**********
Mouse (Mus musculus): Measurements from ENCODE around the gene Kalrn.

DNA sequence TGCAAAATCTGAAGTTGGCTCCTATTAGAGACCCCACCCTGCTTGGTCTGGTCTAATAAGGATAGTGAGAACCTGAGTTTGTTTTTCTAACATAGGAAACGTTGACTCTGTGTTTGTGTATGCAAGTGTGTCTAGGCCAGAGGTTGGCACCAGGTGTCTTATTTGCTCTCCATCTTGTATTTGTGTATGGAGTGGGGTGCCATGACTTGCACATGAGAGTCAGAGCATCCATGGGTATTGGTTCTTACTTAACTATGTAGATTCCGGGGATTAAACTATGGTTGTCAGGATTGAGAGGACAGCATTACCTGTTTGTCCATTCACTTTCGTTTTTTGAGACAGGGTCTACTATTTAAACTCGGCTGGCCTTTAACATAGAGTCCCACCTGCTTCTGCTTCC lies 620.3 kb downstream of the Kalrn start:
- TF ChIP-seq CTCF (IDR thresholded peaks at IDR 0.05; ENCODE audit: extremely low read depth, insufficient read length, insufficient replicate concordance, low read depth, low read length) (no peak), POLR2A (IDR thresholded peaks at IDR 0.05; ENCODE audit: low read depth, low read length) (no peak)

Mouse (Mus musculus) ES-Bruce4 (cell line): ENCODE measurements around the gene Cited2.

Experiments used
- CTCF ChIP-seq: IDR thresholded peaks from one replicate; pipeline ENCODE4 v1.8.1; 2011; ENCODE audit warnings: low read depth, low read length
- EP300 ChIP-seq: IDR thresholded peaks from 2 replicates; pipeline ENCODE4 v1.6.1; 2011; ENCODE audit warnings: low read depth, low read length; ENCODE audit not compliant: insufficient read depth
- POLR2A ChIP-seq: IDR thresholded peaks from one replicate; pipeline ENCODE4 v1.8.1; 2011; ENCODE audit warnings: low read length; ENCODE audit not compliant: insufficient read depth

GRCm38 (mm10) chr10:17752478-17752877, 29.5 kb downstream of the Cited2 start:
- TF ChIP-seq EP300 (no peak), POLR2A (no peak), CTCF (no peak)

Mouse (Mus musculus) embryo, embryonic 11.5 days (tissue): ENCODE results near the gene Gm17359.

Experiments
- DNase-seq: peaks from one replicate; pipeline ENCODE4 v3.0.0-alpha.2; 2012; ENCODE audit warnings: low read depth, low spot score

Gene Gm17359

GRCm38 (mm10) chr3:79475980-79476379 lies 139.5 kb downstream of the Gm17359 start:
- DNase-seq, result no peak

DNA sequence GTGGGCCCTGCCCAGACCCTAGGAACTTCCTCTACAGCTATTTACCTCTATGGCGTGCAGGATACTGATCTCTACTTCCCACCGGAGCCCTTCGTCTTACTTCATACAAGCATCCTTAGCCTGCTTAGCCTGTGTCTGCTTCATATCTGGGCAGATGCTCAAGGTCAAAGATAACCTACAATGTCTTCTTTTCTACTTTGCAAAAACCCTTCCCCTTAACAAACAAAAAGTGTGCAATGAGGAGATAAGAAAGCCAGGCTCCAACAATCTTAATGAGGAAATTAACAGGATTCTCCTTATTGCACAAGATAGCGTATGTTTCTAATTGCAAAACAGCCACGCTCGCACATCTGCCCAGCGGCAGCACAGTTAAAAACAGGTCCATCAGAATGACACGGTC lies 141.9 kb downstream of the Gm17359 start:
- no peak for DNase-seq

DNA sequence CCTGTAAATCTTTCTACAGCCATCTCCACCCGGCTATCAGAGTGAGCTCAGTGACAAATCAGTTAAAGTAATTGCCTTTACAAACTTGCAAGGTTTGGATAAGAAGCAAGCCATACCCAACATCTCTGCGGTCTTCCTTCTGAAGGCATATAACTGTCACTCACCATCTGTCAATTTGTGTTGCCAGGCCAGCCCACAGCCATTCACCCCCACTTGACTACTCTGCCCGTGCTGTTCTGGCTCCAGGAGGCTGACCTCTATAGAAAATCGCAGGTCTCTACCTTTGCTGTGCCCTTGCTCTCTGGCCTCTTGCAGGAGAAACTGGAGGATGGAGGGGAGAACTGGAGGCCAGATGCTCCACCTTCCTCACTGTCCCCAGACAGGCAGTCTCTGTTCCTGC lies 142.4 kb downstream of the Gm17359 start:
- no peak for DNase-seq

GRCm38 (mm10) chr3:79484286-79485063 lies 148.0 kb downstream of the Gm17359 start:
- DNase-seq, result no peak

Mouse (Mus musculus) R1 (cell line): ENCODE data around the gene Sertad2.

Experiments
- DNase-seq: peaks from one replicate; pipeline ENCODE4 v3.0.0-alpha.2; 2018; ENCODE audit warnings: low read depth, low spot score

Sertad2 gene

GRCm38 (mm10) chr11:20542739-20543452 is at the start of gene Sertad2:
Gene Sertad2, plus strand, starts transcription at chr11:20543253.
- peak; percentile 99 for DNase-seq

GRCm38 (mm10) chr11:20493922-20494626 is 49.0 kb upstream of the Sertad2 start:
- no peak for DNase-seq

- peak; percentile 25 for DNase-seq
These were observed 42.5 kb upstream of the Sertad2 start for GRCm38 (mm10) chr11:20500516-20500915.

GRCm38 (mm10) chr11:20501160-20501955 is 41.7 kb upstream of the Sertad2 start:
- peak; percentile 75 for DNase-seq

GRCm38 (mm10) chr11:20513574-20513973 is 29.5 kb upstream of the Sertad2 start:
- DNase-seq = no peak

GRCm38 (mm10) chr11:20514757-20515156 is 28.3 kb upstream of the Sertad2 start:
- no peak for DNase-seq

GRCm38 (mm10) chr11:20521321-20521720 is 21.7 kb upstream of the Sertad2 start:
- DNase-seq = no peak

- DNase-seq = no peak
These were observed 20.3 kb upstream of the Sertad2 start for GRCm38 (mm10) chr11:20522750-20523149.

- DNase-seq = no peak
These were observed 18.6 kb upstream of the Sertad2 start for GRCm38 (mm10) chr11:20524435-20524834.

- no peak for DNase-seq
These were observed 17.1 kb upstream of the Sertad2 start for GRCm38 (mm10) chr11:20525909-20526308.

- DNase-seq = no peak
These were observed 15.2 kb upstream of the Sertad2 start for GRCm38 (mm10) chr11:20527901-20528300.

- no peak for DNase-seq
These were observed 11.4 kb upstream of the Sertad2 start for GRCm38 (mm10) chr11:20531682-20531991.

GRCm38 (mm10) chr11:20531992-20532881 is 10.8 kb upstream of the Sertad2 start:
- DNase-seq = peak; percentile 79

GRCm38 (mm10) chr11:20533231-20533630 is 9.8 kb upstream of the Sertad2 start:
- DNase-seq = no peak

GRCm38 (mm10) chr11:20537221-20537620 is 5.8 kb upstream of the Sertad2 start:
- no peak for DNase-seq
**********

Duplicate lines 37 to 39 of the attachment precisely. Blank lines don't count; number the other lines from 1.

- DNase-seq = no peak

GRCm38 (mm10) chr11:20514757-20515156 is 28.3 kb upstream of the Sertad2 start:
- no peak for DNase-seq